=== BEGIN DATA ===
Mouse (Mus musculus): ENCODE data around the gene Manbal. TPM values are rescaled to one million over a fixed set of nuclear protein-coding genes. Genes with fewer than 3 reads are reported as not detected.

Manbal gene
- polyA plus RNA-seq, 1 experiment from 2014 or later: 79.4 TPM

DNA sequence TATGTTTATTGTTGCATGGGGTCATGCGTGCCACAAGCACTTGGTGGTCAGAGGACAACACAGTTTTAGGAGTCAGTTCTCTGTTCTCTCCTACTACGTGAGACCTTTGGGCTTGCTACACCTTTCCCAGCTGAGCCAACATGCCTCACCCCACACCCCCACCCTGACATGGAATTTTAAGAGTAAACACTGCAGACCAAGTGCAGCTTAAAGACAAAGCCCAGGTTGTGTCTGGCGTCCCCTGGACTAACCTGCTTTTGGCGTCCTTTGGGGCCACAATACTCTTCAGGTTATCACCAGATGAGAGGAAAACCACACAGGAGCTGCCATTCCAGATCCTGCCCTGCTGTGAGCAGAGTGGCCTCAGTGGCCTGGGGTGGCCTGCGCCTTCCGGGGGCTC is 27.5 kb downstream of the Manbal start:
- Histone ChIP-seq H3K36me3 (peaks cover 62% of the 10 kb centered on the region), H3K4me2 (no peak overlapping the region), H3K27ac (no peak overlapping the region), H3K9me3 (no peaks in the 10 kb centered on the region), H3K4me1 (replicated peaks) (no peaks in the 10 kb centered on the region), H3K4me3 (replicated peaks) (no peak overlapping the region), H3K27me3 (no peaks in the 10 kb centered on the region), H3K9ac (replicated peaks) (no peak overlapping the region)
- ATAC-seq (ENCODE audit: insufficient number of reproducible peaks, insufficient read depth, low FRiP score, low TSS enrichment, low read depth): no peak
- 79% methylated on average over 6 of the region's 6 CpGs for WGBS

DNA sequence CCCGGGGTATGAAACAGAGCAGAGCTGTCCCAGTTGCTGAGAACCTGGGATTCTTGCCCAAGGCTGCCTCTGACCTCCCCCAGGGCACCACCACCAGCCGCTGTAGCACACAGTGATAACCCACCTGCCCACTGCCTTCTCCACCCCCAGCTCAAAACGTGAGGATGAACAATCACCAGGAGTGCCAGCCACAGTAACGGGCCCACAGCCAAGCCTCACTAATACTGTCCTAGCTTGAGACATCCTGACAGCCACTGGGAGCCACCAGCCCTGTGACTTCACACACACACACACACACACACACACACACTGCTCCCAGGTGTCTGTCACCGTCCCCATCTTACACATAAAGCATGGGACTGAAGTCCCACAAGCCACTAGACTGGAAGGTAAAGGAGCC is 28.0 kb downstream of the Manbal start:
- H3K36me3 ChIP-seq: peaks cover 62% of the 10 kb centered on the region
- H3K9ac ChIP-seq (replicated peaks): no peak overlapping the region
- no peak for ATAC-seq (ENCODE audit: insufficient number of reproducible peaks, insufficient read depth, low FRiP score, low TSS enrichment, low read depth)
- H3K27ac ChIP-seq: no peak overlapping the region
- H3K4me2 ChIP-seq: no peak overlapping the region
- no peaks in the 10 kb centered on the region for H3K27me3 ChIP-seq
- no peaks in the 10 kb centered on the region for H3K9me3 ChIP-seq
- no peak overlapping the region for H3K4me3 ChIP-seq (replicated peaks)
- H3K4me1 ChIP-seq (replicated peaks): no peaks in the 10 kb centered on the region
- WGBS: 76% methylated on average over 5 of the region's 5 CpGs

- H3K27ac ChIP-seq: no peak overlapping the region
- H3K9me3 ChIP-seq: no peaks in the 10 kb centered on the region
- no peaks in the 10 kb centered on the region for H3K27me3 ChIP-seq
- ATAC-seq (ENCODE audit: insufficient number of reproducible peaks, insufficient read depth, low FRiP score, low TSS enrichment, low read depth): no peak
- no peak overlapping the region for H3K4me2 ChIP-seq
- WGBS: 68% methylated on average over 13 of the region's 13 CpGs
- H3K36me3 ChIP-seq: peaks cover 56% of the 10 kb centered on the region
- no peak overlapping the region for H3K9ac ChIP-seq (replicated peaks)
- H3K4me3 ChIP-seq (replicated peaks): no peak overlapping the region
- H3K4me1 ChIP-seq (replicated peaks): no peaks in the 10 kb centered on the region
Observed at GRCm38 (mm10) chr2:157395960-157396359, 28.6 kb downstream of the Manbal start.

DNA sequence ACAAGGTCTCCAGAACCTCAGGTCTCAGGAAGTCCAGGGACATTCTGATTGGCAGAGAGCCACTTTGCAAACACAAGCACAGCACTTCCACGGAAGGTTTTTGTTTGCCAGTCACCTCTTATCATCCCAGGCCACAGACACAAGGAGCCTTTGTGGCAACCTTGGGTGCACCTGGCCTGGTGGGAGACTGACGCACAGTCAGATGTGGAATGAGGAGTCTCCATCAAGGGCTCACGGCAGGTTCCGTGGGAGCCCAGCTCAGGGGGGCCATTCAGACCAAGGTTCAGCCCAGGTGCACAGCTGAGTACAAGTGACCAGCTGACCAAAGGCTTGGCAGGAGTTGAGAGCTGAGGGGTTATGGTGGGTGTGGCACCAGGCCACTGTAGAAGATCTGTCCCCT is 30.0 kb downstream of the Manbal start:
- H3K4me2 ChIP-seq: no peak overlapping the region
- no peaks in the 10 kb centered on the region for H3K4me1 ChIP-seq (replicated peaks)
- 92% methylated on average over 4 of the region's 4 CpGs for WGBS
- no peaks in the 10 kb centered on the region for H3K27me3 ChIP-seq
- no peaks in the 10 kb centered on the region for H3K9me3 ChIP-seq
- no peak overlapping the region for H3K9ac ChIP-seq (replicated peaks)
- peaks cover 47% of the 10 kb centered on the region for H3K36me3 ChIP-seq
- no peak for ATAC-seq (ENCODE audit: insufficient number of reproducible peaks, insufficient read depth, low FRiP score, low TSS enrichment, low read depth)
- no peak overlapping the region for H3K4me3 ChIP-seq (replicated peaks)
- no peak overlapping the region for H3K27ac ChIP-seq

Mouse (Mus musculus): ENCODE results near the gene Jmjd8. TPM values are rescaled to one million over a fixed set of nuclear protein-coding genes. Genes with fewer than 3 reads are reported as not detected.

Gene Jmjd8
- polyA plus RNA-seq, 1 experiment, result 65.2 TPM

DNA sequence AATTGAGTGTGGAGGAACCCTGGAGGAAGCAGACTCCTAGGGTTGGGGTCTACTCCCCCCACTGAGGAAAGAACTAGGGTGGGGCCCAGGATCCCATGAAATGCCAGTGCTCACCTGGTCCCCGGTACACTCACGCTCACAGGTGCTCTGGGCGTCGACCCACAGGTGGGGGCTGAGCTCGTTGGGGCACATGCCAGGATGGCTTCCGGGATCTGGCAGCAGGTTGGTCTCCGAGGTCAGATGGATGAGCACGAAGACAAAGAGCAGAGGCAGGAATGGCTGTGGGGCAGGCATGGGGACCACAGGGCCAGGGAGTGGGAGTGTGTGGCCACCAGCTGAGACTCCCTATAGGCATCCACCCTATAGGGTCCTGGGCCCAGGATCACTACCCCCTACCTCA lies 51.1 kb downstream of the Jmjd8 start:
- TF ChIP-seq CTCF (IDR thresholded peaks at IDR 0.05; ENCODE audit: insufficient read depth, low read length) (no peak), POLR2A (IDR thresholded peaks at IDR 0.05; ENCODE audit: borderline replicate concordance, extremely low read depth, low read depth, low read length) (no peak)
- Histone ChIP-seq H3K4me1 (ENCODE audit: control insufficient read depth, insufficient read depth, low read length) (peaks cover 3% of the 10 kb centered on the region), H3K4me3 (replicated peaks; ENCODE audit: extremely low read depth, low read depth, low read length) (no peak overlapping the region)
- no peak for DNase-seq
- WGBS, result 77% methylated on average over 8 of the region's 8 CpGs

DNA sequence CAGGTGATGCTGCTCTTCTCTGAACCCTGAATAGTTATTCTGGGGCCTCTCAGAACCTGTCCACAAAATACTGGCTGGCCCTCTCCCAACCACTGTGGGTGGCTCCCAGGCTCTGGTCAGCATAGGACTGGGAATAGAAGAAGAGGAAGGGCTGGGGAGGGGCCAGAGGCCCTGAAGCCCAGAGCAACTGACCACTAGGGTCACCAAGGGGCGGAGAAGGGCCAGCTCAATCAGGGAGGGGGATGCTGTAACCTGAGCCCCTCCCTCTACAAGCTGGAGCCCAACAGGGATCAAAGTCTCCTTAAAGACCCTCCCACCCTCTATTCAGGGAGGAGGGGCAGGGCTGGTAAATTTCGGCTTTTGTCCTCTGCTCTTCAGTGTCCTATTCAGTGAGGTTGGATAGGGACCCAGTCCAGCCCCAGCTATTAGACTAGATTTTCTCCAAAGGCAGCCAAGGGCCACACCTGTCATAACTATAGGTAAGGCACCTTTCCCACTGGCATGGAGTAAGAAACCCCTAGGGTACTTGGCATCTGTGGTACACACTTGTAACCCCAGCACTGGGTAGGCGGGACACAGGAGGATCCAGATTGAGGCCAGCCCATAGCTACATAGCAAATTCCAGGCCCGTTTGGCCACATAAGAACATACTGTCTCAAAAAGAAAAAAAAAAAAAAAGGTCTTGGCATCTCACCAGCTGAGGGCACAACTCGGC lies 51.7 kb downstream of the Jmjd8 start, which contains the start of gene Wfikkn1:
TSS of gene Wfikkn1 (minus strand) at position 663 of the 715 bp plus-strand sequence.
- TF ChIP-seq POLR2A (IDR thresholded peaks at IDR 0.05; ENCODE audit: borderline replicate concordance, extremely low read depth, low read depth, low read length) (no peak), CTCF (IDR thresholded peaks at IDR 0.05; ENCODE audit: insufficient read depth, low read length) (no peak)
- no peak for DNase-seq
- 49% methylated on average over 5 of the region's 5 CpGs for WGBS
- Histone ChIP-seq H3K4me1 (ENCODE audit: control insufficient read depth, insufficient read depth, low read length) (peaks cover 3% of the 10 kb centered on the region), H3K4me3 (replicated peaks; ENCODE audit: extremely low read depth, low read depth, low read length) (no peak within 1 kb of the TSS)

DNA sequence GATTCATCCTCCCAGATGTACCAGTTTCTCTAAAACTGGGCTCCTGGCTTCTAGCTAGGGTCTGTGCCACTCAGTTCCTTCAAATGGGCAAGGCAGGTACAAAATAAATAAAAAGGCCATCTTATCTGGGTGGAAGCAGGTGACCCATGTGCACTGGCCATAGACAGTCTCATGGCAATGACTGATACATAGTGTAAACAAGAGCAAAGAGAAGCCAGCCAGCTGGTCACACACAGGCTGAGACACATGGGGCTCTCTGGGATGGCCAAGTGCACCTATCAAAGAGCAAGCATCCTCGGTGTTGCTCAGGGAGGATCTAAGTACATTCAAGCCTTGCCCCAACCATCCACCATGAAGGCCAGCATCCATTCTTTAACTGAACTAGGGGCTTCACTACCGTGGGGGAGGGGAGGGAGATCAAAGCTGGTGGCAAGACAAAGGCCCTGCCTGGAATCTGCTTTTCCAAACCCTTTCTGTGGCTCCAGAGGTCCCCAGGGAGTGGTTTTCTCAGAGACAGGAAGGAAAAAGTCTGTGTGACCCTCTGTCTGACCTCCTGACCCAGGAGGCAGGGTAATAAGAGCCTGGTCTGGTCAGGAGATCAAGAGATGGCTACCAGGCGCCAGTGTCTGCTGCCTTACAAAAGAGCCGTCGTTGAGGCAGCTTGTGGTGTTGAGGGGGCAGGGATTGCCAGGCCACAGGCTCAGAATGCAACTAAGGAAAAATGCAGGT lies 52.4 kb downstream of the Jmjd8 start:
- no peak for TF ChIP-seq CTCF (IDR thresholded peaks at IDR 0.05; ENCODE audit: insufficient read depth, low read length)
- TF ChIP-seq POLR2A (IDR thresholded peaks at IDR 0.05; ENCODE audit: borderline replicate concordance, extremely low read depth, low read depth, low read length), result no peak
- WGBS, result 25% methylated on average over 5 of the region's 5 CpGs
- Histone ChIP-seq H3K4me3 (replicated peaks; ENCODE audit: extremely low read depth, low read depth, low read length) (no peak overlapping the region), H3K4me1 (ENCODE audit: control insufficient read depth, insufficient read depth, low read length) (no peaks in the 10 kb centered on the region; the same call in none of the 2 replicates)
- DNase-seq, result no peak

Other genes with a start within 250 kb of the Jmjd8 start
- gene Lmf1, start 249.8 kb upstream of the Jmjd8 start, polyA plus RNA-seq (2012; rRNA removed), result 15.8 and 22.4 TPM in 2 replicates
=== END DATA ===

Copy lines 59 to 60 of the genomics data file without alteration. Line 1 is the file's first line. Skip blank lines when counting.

- Histone ChIP-seq H3K4me3 (replicated peaks; ENCODE audit: extremely low read depth, low read depth, low read length) (no peak overlapping the region), H3K4me1 (ENCODE audit: control insufficient read depth, insufficient read depth, low read length) (no peaks in the 10 kb centered on the region; the same call in none of the 2 replicates)
- DNase-seq, result no peak